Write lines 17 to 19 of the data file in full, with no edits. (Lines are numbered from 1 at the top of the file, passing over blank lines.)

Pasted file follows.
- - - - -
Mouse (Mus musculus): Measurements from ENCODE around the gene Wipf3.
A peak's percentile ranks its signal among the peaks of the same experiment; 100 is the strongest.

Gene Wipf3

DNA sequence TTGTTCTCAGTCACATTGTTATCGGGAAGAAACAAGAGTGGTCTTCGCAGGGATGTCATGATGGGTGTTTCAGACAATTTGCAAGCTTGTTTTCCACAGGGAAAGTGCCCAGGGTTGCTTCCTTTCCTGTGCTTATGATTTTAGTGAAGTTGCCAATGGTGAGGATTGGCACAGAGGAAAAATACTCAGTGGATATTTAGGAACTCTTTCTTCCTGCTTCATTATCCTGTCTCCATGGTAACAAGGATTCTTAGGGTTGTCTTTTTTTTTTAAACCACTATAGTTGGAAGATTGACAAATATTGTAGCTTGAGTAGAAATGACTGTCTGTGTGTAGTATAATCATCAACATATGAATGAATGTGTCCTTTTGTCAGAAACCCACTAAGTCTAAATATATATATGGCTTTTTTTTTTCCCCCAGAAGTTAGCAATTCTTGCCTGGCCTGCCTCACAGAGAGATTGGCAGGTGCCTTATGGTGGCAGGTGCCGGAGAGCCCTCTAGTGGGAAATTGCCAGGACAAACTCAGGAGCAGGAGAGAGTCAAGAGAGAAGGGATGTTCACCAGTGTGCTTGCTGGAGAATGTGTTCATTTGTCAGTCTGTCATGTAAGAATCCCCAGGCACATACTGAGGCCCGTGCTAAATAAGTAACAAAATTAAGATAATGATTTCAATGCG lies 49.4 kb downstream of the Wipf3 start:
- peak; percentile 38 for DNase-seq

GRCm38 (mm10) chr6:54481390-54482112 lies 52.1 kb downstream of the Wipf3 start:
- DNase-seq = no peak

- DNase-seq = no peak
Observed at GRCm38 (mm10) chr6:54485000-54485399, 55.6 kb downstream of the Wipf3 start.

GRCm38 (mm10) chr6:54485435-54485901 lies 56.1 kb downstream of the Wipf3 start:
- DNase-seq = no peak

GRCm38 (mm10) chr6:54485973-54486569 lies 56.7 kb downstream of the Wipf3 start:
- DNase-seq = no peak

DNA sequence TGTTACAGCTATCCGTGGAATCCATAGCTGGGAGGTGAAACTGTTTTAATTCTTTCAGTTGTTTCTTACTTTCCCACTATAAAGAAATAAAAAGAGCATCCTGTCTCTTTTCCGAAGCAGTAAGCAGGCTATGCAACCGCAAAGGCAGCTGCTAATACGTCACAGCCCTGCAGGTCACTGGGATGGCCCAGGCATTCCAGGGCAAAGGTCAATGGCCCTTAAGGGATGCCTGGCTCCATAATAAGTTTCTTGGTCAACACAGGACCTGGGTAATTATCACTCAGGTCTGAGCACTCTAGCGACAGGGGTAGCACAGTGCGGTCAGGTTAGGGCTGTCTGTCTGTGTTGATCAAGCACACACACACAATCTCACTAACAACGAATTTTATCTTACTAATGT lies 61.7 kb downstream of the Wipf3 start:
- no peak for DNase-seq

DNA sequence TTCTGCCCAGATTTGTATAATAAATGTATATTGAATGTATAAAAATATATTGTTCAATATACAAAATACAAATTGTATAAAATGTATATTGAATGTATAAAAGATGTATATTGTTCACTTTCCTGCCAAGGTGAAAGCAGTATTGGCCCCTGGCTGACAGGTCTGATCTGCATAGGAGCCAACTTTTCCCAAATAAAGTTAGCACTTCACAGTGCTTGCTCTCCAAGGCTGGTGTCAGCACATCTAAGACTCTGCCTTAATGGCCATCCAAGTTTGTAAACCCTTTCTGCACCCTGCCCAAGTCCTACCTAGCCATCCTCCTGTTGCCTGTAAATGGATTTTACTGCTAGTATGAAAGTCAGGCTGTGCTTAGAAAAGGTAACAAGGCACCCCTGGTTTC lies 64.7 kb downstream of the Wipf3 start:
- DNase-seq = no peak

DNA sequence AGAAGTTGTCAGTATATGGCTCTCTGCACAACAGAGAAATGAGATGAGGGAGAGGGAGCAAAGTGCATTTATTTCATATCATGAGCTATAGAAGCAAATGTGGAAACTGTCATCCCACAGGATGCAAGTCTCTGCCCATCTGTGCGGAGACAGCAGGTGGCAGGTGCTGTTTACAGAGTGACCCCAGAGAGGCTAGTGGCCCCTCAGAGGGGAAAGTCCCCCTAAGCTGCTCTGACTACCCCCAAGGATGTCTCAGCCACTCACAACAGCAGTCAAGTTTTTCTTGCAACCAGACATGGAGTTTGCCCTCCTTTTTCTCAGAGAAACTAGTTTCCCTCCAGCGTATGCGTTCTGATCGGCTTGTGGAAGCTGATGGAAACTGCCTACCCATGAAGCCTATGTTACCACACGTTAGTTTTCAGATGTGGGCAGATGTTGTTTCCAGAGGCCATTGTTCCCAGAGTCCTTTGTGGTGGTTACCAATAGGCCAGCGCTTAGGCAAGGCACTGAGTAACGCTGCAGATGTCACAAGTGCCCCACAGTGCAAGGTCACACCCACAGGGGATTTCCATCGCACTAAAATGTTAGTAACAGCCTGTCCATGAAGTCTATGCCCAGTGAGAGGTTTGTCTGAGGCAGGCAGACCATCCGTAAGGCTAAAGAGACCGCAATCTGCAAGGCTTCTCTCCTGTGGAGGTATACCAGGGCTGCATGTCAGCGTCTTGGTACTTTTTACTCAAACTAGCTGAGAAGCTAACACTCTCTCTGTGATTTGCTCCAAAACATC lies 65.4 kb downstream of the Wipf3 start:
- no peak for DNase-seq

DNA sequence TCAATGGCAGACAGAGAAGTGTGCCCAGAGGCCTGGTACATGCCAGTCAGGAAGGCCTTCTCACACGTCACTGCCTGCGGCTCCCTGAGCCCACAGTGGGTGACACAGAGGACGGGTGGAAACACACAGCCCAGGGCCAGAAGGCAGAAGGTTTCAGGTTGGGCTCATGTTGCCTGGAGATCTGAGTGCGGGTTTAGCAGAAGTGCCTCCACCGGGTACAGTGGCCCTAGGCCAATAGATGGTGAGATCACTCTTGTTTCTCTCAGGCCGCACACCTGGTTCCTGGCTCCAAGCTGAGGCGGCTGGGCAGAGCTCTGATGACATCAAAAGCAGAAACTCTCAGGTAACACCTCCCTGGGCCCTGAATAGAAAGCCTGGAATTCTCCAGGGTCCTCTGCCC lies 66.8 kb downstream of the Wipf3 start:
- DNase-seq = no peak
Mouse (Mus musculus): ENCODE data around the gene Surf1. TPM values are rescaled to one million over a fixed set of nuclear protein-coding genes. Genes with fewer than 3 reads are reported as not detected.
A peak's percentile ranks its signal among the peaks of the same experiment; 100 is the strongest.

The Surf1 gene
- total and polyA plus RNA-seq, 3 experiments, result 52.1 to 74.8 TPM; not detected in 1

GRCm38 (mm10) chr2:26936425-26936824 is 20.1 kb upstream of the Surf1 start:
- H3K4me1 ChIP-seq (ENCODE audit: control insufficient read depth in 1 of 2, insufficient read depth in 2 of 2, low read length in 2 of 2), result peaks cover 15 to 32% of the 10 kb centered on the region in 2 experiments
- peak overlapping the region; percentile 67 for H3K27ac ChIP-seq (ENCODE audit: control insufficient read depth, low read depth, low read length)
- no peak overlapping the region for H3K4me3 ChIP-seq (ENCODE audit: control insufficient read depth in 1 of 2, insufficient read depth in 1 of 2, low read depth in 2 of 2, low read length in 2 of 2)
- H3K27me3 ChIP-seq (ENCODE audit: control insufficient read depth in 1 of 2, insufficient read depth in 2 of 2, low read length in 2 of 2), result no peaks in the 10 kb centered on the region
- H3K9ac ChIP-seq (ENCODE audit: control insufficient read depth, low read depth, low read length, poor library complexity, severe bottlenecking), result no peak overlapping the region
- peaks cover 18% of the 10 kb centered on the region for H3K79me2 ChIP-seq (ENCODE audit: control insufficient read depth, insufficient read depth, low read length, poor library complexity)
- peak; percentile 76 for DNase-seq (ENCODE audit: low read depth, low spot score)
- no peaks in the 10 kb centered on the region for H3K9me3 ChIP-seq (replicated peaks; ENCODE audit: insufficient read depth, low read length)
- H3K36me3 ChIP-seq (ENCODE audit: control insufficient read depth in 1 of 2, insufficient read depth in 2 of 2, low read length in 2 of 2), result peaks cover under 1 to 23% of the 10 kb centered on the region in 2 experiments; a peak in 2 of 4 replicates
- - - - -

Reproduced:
- DNase-seq = no peak

DNA sequence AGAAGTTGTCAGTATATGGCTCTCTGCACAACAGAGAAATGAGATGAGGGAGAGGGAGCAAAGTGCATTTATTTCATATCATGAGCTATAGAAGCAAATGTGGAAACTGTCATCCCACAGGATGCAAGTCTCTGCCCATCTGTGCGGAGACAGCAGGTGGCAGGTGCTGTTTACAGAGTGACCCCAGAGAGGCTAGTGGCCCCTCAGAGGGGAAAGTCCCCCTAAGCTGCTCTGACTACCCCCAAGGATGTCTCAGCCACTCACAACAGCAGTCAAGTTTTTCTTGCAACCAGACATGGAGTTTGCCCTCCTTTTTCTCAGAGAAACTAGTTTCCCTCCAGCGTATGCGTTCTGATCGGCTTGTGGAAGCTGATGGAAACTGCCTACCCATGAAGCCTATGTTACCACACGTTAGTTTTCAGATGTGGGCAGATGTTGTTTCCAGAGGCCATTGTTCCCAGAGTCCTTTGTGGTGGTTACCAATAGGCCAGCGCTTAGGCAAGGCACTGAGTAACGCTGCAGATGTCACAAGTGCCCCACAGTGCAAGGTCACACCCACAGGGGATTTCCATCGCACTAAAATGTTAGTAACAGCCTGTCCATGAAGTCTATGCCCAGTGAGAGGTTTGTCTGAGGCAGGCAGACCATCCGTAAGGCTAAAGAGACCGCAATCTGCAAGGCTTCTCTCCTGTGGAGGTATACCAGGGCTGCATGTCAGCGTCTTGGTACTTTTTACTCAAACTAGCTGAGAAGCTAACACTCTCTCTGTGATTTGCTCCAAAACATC lies 65.4 kb downstream of the Wipf3 start:
- no peak for DNase-seq